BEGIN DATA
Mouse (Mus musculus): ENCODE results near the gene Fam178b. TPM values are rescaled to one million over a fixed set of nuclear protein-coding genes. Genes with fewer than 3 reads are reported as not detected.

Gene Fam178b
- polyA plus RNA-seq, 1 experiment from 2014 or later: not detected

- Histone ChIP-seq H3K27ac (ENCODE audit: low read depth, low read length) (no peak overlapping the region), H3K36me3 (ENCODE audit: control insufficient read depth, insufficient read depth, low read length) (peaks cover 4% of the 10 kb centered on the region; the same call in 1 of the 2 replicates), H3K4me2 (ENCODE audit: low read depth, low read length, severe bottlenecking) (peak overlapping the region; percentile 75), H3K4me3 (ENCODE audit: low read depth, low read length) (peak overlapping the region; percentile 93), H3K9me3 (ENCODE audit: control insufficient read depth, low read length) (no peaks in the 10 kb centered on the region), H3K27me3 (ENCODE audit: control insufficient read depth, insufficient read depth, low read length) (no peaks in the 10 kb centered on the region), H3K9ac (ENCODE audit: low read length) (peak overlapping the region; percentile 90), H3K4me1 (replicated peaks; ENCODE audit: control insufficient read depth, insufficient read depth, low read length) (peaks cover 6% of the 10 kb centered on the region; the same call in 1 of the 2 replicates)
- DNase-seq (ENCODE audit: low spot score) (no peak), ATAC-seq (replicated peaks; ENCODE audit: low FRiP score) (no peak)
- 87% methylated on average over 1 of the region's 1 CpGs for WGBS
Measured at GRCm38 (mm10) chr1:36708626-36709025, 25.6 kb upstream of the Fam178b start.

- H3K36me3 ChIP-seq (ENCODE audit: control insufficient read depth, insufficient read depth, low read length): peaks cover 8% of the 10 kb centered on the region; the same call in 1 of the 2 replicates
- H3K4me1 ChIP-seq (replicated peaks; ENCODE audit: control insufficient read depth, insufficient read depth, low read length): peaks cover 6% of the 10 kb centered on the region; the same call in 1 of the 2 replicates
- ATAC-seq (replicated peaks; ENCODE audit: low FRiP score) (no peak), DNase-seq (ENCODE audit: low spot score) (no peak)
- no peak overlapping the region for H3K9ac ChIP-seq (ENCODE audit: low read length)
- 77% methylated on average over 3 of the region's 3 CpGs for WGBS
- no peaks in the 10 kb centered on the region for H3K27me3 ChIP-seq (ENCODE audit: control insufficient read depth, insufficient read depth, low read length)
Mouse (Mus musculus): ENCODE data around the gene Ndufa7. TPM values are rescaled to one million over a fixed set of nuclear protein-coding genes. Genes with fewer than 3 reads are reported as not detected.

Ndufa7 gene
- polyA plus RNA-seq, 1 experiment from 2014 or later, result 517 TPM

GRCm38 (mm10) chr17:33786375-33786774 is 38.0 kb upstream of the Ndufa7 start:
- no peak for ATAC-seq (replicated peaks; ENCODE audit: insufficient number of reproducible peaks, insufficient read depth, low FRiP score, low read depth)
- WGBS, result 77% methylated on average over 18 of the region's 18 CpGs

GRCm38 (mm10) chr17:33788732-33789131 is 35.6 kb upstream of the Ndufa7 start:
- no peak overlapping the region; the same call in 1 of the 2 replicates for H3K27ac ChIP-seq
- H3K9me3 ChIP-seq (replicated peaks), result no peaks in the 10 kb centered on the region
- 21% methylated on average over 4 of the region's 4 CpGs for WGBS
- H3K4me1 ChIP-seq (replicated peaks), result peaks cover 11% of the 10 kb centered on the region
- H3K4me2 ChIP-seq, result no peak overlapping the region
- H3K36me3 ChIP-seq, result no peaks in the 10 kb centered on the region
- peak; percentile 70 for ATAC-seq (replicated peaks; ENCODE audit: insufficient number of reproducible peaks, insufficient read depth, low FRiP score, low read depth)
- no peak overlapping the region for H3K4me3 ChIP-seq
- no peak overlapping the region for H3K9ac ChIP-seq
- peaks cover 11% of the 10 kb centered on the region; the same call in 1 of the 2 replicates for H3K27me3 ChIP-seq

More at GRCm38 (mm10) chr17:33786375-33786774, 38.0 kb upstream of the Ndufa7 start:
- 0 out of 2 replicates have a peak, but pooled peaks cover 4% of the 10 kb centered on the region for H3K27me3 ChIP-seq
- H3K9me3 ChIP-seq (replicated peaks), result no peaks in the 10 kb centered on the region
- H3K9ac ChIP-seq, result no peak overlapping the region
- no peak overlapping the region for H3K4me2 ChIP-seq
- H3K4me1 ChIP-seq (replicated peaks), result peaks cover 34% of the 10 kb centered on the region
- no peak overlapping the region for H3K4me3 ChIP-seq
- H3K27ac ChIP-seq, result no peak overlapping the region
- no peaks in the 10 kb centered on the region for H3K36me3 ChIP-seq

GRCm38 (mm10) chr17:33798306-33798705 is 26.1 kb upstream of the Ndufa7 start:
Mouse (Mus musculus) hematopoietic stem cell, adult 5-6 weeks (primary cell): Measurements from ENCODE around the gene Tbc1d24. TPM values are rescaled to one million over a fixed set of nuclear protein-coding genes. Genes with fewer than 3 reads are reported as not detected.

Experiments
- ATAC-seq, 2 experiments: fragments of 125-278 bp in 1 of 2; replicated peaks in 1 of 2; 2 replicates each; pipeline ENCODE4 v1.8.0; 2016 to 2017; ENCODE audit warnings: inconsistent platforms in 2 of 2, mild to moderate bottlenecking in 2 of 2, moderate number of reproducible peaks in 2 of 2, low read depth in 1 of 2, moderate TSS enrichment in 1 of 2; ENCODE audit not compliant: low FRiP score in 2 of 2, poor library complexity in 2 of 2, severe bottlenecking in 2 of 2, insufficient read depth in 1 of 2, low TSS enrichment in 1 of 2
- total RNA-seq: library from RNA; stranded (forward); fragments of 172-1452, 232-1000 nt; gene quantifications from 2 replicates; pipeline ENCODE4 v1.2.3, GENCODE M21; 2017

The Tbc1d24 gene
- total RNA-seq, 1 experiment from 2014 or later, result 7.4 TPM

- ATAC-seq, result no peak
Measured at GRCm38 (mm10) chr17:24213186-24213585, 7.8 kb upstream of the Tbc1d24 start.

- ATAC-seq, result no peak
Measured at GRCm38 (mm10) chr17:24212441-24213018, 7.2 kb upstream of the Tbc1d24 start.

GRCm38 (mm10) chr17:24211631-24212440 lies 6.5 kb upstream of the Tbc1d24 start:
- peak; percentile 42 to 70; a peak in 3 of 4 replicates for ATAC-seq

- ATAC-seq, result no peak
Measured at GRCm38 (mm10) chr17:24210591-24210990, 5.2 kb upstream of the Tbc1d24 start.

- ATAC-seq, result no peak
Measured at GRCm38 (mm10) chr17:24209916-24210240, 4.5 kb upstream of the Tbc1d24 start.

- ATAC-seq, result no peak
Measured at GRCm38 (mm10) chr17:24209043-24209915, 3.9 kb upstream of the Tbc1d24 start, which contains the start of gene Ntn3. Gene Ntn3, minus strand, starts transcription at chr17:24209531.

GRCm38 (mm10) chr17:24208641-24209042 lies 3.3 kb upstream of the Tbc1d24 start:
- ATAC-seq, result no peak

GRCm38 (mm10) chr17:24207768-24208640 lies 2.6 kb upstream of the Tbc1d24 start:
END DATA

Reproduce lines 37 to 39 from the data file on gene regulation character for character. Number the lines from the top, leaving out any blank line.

- no peak overlapping the region for H3K4me3 ChIP-seq
- H3K27ac ChIP-seq, result no peak overlapping the region
- no peaks in the 10 kb centered on the region for H3K36me3 ChIP-seq